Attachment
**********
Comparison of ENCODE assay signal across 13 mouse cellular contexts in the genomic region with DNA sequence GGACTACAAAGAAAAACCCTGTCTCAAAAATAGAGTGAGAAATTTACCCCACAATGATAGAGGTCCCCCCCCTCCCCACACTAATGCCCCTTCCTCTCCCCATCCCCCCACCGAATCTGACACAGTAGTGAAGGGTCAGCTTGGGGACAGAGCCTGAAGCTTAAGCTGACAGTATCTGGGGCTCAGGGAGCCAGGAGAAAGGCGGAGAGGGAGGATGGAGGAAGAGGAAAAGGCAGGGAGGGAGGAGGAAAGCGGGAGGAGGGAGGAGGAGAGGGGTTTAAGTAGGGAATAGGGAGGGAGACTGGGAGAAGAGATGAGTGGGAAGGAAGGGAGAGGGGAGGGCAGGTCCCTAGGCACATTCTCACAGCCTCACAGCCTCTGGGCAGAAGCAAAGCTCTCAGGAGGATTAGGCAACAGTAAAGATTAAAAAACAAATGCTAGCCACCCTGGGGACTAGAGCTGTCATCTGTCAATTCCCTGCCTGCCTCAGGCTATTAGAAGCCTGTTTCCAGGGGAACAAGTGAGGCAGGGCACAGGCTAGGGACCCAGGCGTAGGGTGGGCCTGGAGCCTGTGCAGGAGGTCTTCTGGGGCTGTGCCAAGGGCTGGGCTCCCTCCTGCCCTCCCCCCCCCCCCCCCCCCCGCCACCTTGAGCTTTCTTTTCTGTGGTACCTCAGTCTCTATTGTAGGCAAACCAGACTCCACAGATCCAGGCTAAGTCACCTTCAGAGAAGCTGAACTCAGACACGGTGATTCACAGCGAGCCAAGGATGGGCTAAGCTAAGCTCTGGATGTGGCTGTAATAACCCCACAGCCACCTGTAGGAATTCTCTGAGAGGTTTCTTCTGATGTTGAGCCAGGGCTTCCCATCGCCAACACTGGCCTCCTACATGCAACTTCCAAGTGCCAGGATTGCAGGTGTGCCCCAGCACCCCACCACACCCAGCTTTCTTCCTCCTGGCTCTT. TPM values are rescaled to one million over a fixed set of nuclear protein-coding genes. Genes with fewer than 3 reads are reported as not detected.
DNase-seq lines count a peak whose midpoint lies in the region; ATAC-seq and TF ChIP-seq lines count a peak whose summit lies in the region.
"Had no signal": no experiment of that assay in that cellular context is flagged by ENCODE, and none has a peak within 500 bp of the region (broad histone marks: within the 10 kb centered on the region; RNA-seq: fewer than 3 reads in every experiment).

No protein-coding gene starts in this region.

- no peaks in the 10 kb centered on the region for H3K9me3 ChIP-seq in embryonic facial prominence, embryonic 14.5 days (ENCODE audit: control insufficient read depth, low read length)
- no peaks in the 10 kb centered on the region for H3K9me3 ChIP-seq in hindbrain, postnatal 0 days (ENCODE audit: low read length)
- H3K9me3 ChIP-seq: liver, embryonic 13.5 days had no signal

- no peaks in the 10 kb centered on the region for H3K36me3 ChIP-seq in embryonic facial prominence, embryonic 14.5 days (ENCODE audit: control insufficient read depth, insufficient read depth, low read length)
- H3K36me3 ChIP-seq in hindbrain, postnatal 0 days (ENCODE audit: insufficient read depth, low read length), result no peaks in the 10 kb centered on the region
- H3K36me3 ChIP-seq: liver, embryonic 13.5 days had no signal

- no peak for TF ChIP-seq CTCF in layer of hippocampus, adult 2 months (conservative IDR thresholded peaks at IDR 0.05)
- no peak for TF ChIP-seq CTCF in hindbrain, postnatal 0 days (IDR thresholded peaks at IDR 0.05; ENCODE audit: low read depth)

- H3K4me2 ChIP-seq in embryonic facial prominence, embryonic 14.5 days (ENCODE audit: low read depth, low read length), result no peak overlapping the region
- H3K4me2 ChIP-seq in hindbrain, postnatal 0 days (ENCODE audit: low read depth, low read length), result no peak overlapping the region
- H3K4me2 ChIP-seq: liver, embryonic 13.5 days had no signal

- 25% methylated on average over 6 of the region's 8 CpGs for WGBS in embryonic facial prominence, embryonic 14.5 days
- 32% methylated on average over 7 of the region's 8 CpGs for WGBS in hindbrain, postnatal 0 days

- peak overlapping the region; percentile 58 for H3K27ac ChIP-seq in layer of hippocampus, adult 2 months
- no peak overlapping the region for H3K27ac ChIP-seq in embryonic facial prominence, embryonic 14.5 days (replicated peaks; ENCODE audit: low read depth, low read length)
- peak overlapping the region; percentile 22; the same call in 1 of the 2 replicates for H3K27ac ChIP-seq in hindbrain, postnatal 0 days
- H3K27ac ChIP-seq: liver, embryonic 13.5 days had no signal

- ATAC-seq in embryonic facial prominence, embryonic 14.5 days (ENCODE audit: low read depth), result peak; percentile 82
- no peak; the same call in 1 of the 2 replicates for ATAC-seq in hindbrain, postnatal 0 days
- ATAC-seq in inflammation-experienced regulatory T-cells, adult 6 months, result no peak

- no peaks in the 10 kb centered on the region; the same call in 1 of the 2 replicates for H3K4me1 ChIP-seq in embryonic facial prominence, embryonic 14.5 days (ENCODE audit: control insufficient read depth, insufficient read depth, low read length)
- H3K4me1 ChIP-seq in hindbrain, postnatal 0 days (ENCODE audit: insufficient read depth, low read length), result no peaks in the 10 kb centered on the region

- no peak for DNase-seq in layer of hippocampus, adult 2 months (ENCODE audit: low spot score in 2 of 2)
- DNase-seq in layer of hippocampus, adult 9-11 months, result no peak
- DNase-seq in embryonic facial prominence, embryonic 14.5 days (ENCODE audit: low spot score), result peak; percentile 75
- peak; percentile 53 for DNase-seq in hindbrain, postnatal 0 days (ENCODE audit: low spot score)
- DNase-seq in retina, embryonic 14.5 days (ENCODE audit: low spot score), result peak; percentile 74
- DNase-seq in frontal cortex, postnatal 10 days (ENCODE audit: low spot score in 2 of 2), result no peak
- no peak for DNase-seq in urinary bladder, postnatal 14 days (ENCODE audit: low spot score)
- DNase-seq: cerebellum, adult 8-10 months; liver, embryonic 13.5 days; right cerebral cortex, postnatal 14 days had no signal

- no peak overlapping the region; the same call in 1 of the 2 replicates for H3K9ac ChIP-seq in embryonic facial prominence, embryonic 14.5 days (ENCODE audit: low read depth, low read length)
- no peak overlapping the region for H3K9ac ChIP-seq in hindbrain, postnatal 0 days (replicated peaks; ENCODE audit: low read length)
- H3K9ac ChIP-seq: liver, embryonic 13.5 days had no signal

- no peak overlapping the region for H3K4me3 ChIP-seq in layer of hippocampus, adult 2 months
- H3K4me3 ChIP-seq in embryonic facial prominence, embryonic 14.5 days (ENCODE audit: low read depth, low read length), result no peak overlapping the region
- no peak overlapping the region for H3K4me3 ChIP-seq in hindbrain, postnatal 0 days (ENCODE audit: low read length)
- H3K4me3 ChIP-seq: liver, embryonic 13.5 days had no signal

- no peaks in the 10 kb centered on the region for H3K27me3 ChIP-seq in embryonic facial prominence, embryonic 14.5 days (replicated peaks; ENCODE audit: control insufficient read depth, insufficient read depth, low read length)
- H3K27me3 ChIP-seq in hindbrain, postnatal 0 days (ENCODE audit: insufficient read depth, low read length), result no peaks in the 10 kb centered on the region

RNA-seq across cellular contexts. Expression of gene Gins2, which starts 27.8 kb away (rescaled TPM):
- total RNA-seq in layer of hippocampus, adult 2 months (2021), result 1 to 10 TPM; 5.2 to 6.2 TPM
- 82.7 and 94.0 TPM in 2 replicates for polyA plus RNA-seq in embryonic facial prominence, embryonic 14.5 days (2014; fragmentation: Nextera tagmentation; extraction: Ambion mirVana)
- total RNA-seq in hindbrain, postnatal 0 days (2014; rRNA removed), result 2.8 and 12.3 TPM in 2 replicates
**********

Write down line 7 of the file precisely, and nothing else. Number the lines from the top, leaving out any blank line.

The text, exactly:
- H3K9me3 ChIP-seq: liver, embryonic 13.5 days had no signal